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  • Writer's pictureRyan Huggins

Limiting Stress When You Move Into Your Home

Updated: Sep 27, 2017

Moving into a new home is equally exciting and stressful. The house-hunting process is finally over, the paperwork is behind you, and they finally hand you the keys. But now you have the challenge of making this blank slate (or sometimes a not-so-blank slate) your own. Assembling furniture, hanging hundreds of decorations, painting over that awful kitchen color, and various repairs can easily overwhelm a new homeowner. Here's a few tips to limit the stress and maximize the enjoyment.

Locate the important stuff

If you haven't already, locate the locations of the "need to know" areas in your home. These include the main-water shutoff valve, the electrical panel/breaker box, security system panel, attic access, and water heater. The average homeowner won't likely need to access these areas very often but if a pipe bursts or you blow a breaker, you won't be in the mood to go on a scavenger hunt. If you are super Type-A, make an organized list with the item and it's location to keep in your files that you or others can refer to when needed...(laminating optional).

Replace the HVAC filters

While you are walking around looking for all the above locations, go ahead and note the return-air duct locations. They could be in the ceiling or in the wall--or even in the floor if your home is an old one--and are usually larger than your normal registers. Pull out the old filter, note the size, and replace it. Keep this size in a note in your phone for easy access when you are at the home improvement store. You want to get in the habit of doing this a minimum of quarterly, monthly if you have allergy or asthma sufferers, or if you have pets that shed.

Don't get locked out!

Before we get too far along, go ahead and prevent the disaster of getting locked out on move-in day. If you didn't get a spare key from closing, head on down to the hardware store and get a couple keys made. You can grab you HVAC filters while you are there! Hide one somewhere inconspicuous. For tips on places OTHER than under the welcome mat read this!

Clean it up!

In an ideal world, the sellers kept everything spotless and hired a detail-oriented house cleaner to wipe every trace of life from the home before you moved in. However, that probably didn't happen. It is so important to start the move-in process with a clean slate. It's not always fun, (unless you are the Type A person mentioned above) but you'll feel better knowing the floors you are kneeling on, the shower you are bathing in, and the carpet your child is crawling on is starting from a place of "clean".

The best way to tackle a whole-house cleaning is to start at the top and work your way down. That way, you aren't knocking dust onto the surfaces you just cleaned. You know, 'cause gravity. Ducts, light fixtures, walls, doors, windows, trim, then floors is a good order for a general cleaning. Once the vacuuming is finished, you know you have a clean house ready to be lived in.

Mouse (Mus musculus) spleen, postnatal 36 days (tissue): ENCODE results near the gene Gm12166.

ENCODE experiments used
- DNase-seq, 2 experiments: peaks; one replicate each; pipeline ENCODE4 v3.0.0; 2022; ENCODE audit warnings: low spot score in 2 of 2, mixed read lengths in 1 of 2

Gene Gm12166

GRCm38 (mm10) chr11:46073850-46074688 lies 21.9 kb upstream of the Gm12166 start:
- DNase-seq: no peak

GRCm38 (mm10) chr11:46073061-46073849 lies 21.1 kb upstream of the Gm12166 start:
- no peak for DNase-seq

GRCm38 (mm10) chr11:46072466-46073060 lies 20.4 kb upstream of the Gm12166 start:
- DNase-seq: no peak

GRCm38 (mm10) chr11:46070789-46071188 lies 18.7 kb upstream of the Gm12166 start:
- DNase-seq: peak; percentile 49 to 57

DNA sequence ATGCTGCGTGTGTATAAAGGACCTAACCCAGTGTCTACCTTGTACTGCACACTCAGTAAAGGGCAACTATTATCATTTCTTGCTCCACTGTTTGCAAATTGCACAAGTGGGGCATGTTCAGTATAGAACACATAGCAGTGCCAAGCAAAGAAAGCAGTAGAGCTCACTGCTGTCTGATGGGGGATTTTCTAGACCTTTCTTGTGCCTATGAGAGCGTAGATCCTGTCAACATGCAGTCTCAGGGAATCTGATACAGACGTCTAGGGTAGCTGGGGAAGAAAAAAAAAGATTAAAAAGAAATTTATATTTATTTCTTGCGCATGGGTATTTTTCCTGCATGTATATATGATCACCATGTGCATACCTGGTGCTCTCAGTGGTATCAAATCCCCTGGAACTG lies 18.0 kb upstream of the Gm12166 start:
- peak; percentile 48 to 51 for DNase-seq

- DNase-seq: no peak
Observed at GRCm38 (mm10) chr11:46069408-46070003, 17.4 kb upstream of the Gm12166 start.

Stay organized, even if it feels slower at first

Now that everything is clean, you can start bringing things in. But before you do, make a game-plan with your movers or your unfortunate friends. A few minutes spent on the front end can save hours of time answering mover's questions or looking for a misplaced box. Once you start unpacking, compartmentalize. Focus on one thing at a time or you will get overwhelmed by the enormity of the task. Start with the essentials, and work your way systematically through what you'll need that day. Breathe. This too shall pass.

Create and Protect Your Sanctuary

Ok, now before you go tackling every box and improvement project leaving your whole house in chaos, claim one room as a sanctuary. Be kind to yourself and create a space that is a untouched by those corrugated cubes. Try to finish unpacking that room as soon as possible. Even if it's not completely done by the time you're ready to crash, remove all the evidences of "unfinished" from the room. Through the rest of the move-in process, when you start to feel overwhelmed, you have a place to go to recharge.

Make a list of improvements and repairs

It's tempting to start every project right away. You have a dream for this home, and you're ready to see some progress. With visions of ship-lap you climb on top of the unpacked kitchen boxes, hammer in hand, to go all "Chip Gaines" on that wall. But hold on! The goal is not to simply start, you want to set yourself up to finish.

Start by making a list of what you want to accomplish. Prioritize that list, and then make a timeline. You don't need everything done tomorrow, and there is nothing worse than living with 100 unfinished projects. If you aren't a DIYer, start a relationship with a trusted handyman professional to start knocking out your list. If you are a DIYer, pick the projects you want to do yourself, then find a trusted pro to tackle the rest.

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